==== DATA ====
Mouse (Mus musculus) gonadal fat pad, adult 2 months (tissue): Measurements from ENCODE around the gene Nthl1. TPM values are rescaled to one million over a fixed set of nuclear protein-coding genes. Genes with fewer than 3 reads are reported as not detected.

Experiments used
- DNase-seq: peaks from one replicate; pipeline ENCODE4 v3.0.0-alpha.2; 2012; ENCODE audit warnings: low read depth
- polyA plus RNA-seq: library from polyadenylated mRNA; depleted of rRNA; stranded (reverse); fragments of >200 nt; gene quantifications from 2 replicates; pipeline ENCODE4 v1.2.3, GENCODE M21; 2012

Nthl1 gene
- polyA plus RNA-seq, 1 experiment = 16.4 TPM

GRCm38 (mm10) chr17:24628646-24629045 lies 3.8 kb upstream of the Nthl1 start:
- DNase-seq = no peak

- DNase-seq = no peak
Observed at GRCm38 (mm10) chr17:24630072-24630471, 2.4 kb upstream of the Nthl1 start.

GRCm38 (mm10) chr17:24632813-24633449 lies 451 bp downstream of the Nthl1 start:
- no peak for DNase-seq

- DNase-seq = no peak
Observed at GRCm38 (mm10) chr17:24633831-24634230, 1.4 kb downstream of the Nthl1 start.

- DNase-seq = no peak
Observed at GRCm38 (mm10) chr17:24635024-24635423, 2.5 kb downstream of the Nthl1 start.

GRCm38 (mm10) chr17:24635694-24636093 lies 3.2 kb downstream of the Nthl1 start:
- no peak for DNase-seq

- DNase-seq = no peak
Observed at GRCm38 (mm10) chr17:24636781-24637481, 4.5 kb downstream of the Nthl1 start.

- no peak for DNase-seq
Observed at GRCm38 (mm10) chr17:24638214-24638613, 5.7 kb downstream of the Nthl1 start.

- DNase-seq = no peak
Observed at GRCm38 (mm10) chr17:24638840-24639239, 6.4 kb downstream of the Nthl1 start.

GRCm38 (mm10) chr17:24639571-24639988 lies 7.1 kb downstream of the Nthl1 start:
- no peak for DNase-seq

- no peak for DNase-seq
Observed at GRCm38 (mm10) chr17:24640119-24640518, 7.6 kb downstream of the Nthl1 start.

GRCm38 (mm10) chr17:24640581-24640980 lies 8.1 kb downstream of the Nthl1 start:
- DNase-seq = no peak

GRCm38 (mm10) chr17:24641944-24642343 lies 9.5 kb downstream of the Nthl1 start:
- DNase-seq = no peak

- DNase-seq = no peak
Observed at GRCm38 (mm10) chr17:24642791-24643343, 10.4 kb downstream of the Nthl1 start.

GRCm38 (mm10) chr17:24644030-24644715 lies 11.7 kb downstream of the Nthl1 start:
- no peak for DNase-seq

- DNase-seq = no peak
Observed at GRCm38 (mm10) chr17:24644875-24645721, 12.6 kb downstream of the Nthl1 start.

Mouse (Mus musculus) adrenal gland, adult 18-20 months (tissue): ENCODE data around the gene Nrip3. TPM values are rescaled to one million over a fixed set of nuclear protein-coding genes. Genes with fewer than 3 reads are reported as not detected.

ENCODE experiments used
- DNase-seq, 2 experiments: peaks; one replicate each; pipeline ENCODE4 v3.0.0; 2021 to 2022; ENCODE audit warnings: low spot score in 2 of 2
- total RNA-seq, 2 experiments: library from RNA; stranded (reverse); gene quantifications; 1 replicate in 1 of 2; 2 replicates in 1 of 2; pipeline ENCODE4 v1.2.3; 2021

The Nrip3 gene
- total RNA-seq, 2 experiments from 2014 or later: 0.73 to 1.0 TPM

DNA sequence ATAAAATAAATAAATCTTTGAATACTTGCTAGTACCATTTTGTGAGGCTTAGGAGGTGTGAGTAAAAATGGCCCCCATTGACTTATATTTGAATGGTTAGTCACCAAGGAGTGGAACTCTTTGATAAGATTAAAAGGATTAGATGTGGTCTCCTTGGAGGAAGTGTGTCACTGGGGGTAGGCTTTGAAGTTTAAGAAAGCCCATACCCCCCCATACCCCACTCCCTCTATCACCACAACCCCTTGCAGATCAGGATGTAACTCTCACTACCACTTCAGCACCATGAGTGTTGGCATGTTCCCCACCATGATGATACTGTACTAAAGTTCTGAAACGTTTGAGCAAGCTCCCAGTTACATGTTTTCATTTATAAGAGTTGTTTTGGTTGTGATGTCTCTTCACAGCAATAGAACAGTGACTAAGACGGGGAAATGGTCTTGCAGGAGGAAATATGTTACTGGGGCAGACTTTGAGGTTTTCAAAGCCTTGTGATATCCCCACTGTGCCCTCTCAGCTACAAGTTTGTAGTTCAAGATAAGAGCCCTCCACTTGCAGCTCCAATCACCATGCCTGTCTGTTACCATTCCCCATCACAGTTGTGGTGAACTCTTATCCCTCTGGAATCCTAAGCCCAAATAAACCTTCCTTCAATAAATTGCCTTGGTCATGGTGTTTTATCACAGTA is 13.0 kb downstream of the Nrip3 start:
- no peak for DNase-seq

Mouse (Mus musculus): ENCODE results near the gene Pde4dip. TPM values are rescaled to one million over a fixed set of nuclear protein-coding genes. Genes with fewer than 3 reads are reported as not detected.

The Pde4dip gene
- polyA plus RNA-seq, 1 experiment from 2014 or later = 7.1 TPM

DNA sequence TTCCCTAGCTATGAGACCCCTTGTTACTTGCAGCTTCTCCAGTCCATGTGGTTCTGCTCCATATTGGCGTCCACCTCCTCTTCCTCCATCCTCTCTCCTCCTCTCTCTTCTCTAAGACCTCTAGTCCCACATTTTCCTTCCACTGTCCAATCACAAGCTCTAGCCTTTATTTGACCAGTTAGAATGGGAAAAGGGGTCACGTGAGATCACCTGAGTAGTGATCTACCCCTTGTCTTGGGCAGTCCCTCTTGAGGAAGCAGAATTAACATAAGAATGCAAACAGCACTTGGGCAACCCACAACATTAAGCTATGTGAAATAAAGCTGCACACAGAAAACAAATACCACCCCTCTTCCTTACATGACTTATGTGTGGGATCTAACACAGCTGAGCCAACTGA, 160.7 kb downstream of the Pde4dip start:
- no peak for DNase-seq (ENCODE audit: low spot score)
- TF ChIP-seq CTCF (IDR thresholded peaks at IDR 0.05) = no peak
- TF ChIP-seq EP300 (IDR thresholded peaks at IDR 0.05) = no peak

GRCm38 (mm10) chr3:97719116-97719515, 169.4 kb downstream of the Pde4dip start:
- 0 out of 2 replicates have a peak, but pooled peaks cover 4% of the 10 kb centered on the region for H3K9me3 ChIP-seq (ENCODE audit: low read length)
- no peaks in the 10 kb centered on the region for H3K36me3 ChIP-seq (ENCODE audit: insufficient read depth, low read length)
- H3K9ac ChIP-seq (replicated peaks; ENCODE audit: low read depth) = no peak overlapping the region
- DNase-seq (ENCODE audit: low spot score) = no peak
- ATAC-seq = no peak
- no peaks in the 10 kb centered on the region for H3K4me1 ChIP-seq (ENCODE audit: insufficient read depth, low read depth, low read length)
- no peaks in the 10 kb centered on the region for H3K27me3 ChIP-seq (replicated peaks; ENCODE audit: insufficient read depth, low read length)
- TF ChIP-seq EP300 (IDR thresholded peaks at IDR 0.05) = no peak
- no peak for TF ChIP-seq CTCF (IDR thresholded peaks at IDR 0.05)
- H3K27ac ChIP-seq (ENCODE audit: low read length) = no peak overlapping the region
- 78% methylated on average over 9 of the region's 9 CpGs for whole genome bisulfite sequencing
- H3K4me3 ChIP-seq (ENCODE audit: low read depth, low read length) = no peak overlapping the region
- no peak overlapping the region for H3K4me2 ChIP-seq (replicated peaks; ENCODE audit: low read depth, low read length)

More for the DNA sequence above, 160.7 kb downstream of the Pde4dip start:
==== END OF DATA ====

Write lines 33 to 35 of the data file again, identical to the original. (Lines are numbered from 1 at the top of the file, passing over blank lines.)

- DNase-seq = no peak
Observed at GRCm38 (mm10) chr17:24642791-24643343, 10.4 kb downstream of the Nthl1 start.

GRCm38 (mm10) chr17:24644030-24644715 lies 11.7 kb downstream of the Nthl1 start: